The striped field mouse is a rodent in the family Muridae. The range of this species stretches from Eastern Europe to Eastern Asia. Accepted synonyms include Apodemus albostriatus, Apodemus caucasicus, Apodemus chejuensis, Apodemus coreae, Apodemus gloveri, Apodemus harti, Apodemus henrici, Apodemus insulaemus, Apodemus istrianus, Apodemus kahmanni, Apodemus karelicus, Apodemus maculatus, Apodemus mantchuricus, Apodemus nicolskii, Apodemus nikolskii, Apodemus ningpoensis, Apodemus ognevi, Apodemus pallescens, Apodemus pallidior, Apodemus pratensis, Apodemus rubens, Apodemus septentrionalis, Apodemus tianschanicus and Apodemus volgensis; the upper parts of the striped field mouse are grayish brown with a rusty tint with a prominent mid-dorsal black stripe. The under parts are grayish; the ears and eyes are small. The body length reaches 126 mm, with a tail of up to 90 mm, it weighs up to 50 g; the striped field mouse has an disjunct distribution, split into two ranges. The first reaches from central and eastern Europe to Lake Baikal in the north, China in the south.
The second includes parts of the Russian Far East and from there reaches from Mongolia to Japan. Its expansion across Eastern Europe appears to be recent; the striped field mouse inhabits a wide range of habitats including the edges of woodlands and marshes, pastures and gardens, urban areas. In the winter, it may be found in haystacks and dwellings; the striped field mouse excavates a short burrow with a nesting chamber at a shallow depth. It is nocturnal during the summer, but diurnal in the winter, its diet varies and includes green parts of plants, seeds, berries and insects. Three to five broods are born in a year with an average of six young per litter and the population can build up in a good season. Limiting factors include frequent torrential rains during a warm season, early soil freezing, predation; the striped field mouse is a common agricultural pest within its range in years of population outbreaks, a natural vector of diseases associated with murine rodents. List of mammals of Korea Koh HS, Lee WJ, Kocher TD.
"The genetic relationships of two subspecies of striped field mice, Apodemus agrarius coreae and Apodemus agrarius chejuensis". Heredity. 85: 30–6. Doi:10.1046/j.1365-2540.2000.00723.x. PMID 10971688. Apodemus agrarius. IUCN Won, Byeong-o. 한국의 포유동물. Seoul: Dongbang Media. ISBN 978-89-8457-310-9
The Confédération Sénégalaise du Scoutisme, the national federation of several Scouting organizations of Senegal, was founded in 1930, became a member of the World Organization of the Scout Movement in 1963. The coeducational Confédération Sénégalaise du Scoutisme has 9,966 members as of 2011; the Senegalese Scout Confederation is composed of two associations, Association des Scouts et Guides du Sénégal and the Éclaireuses et Éclaireurs du Sénégal. Both associations are open to girls of any religion. There are sometimes joint leader training courses. Units are mixed at Cub and Rover level only; the units have joint activities in relation to national campaigns including child health projects. A satellite office of the Africa Scout Region is located in Dakar. In 1971, Albert A. N'Diaye was awarded the Bronze Wolf, the only distinction of the World Organization of the Scout Movement, awarded by the World Scout Committee for exceptional services to world Scouting. There are many programs relating to youth exchange and international work camps.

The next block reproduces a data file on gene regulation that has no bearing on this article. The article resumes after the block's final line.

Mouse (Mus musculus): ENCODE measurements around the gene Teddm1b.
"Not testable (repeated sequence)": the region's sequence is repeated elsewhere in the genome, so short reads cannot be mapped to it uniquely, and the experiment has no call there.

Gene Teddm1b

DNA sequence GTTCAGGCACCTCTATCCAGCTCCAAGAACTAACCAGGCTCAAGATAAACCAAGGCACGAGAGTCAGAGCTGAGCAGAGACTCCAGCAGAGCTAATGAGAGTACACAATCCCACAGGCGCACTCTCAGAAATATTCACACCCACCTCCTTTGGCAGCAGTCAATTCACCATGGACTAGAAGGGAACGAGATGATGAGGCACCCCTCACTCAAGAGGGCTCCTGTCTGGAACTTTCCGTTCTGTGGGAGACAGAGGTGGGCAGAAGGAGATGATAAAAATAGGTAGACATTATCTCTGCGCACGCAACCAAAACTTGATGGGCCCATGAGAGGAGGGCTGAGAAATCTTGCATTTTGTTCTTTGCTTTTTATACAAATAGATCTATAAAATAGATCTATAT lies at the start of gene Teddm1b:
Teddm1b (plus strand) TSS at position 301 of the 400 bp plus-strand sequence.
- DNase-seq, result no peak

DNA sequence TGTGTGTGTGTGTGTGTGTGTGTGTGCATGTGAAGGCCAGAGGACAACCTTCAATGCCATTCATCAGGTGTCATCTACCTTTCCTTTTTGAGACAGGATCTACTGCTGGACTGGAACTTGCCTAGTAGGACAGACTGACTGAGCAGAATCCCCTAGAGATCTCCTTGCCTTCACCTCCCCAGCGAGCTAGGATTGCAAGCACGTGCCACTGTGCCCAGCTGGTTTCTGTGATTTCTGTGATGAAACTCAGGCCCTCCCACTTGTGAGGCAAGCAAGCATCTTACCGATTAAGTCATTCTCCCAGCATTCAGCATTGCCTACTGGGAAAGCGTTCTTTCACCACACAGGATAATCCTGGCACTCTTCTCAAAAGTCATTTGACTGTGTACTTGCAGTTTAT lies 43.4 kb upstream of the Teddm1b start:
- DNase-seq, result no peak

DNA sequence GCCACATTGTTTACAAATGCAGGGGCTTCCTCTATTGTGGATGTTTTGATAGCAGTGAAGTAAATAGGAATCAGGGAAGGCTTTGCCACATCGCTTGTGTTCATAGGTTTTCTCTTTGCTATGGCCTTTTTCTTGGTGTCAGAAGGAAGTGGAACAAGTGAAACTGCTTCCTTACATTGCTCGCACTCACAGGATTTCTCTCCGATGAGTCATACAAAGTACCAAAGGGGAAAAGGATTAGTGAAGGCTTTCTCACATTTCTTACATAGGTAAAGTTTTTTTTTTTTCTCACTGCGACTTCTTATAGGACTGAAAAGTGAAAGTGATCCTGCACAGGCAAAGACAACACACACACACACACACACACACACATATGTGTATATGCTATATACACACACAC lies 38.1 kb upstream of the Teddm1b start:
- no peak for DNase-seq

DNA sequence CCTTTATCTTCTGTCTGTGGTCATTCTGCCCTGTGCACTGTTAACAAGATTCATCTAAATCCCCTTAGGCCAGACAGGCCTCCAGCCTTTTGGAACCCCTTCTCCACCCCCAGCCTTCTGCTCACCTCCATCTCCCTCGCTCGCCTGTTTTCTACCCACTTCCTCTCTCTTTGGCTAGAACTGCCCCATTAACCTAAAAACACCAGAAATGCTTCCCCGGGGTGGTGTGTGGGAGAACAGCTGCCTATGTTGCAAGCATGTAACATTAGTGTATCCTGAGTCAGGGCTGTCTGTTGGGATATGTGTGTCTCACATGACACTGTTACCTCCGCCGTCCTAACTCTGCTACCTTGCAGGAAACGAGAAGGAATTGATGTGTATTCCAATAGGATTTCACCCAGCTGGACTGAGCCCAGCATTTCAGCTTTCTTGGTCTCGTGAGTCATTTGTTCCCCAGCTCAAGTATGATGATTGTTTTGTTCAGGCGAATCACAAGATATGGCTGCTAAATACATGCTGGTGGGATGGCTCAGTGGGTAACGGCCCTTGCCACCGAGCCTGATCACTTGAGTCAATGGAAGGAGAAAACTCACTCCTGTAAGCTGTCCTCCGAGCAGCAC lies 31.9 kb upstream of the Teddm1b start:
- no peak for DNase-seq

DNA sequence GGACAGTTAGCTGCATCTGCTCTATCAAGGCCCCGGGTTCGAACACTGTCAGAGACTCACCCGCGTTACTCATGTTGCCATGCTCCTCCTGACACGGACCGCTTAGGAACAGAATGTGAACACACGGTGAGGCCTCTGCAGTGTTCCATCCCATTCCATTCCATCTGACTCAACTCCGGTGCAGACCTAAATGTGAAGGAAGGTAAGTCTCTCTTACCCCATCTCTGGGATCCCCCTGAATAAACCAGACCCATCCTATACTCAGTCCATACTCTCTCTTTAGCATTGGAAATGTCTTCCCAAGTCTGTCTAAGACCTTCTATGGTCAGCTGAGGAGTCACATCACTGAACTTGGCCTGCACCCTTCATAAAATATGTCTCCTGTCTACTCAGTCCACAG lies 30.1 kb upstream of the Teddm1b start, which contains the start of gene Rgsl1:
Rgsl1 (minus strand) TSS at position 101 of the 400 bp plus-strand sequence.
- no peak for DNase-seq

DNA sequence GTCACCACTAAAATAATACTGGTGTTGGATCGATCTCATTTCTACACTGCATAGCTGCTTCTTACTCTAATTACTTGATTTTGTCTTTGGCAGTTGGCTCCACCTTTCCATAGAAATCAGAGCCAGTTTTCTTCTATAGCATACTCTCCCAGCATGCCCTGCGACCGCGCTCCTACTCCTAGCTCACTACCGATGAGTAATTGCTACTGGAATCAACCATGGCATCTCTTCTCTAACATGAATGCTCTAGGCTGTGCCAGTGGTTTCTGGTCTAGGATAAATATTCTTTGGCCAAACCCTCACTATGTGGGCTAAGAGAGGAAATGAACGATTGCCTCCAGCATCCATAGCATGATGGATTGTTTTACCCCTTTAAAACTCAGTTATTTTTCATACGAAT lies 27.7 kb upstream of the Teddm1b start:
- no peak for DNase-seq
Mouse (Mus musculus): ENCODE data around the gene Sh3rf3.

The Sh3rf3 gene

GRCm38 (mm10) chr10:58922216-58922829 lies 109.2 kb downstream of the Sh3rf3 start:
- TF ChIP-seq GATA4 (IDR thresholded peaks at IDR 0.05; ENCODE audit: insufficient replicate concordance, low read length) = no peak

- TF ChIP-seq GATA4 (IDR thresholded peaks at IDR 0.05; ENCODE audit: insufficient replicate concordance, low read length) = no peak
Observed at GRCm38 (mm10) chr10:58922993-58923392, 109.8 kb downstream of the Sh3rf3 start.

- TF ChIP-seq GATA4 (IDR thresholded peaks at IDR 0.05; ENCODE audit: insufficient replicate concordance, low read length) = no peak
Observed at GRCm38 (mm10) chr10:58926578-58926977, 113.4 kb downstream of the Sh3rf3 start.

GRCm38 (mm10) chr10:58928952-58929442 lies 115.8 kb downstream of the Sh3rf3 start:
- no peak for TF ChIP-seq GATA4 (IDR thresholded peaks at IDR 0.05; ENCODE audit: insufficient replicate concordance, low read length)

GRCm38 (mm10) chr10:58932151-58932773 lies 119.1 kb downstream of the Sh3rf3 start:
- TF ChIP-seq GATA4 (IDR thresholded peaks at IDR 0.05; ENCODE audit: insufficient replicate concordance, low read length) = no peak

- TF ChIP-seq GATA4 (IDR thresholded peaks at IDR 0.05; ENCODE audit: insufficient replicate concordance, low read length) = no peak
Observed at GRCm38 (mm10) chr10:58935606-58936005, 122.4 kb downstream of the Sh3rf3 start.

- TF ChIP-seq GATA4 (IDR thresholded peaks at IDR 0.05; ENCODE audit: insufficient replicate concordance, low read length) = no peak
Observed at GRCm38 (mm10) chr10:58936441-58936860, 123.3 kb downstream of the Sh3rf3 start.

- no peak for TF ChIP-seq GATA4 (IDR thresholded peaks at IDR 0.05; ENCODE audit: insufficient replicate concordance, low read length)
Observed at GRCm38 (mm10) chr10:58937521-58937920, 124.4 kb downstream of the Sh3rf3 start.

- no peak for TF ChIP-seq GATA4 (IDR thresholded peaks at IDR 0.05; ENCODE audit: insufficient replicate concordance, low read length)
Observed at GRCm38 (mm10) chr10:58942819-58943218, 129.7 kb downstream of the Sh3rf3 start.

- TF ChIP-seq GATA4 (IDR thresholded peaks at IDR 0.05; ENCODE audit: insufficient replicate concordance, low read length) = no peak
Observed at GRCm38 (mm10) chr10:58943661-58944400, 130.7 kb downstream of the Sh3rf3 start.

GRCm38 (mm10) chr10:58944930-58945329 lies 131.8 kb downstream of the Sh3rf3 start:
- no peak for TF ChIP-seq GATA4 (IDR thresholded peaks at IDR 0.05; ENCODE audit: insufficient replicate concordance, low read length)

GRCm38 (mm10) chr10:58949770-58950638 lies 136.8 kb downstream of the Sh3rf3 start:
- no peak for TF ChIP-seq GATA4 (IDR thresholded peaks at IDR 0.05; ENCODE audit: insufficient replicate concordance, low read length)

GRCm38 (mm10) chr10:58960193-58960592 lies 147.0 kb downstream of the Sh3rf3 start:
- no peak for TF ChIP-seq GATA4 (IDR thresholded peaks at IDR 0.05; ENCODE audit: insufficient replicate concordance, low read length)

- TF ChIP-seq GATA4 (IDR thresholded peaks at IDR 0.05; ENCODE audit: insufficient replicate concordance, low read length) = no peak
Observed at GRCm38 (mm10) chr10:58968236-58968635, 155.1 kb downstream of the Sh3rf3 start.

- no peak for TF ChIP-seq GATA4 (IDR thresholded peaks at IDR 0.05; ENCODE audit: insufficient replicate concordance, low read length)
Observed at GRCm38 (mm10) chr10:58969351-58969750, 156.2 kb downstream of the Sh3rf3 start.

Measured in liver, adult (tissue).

Many Scout projects throughout the country are implemented in relation to rural development. Community development projects are centered on health, including nutrition and vaccination of children, tree planting, building and improving schools. Jiwu Wi/Cubs- ages 6 to 11 Lawtan Wi/Scouts- ages 12 to 14 Toor-Toor Wi/Senior Scouts-ages 15 to 18 Meneef Mi/Rovers-ages 18 to 35 Scout MottoThe Scout Motto is Toujours tout droit, Always Do Right in French. Scout PromiseDevant tous avec la grâce de Dieu, je m'engage sur mon honneur, à servir de toutes mes forces, Dieu, l'Église et ma patrie, à aider mon prochain en toutes circonstances, à observer la Loi Scoute. Scout LawLe Scout dit toujours la vérité, il tient ses promesses Le Scout est loyal envers son pays, ses parents, ses chefs et ses subordonnés Le Scout est fait pour servir et sauver son prochain Le Scout est hospitalier, il est le frère de tous Le Scout est poli et protége les faibles Le Scout voit dans la nature l'œuvre de Dieu, il aime les plantes et les animaux Le Scout sait obéir et ne fait rien à moitié Le Scout est économe et prend soin du bien d'autrui Le Scout est maître de soi, il sourit et chante dans ses difficultés Le Scout est propre, il est pur dans ses pensées, ses paroles et ses actes